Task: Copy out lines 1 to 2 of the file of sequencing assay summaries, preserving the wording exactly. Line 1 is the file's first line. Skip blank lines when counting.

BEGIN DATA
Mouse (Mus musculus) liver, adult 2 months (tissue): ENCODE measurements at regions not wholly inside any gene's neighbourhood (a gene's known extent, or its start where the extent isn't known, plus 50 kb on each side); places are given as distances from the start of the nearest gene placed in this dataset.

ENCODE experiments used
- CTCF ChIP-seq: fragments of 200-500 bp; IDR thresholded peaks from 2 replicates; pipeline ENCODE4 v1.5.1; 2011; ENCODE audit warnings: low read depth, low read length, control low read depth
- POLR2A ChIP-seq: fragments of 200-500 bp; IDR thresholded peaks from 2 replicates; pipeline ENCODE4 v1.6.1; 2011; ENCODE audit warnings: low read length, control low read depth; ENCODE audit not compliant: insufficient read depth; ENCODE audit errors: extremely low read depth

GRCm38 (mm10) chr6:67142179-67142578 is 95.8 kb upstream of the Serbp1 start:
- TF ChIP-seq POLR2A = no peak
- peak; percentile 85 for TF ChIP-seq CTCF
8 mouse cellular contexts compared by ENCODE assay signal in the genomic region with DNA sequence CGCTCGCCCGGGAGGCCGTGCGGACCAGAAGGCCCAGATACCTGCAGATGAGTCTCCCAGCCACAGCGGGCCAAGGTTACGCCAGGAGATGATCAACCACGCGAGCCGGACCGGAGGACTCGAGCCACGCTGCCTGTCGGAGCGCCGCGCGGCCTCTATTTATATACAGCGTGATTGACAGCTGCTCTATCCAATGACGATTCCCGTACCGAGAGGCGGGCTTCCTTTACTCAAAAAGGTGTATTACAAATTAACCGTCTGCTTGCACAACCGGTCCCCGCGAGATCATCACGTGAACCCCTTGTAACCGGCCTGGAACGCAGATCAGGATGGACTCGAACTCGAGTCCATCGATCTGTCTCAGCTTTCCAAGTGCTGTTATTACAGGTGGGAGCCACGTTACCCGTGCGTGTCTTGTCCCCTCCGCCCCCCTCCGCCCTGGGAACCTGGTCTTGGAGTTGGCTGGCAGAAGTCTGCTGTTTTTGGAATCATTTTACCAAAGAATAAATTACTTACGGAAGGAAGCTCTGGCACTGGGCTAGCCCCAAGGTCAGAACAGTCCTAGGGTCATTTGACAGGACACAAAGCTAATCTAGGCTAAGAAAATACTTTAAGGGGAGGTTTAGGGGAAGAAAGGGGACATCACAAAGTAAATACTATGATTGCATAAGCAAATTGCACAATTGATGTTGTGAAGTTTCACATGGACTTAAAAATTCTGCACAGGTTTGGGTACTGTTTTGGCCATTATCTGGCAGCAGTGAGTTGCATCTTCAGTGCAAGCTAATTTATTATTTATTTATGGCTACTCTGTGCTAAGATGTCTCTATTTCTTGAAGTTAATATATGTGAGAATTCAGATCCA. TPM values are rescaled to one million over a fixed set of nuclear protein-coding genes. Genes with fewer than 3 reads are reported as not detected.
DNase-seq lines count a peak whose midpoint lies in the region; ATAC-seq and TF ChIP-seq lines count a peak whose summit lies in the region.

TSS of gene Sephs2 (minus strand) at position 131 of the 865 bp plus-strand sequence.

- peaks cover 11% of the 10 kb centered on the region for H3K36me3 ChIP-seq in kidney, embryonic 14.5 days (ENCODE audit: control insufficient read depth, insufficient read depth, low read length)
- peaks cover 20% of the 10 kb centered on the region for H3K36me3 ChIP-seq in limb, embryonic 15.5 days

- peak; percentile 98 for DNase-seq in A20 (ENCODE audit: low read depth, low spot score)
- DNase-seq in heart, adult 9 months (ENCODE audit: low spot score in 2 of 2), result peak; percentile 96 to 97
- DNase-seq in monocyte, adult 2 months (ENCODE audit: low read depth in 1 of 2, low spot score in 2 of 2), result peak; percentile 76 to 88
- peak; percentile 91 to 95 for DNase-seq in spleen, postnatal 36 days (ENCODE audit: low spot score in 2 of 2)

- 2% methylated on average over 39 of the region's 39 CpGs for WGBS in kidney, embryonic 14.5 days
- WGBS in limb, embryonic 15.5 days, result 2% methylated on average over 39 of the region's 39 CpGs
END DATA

Mouse (Mus musculus) liver, adult 2 months (tissue): ENCODE measurements at regions not wholly inside any gene's neighbourhood (a gene's known extent, or its start where the extent isn't known, plus 50 kb on each side); places are given as distances from the start of the nearest gene placed in this dataset.

ENCODE experiments used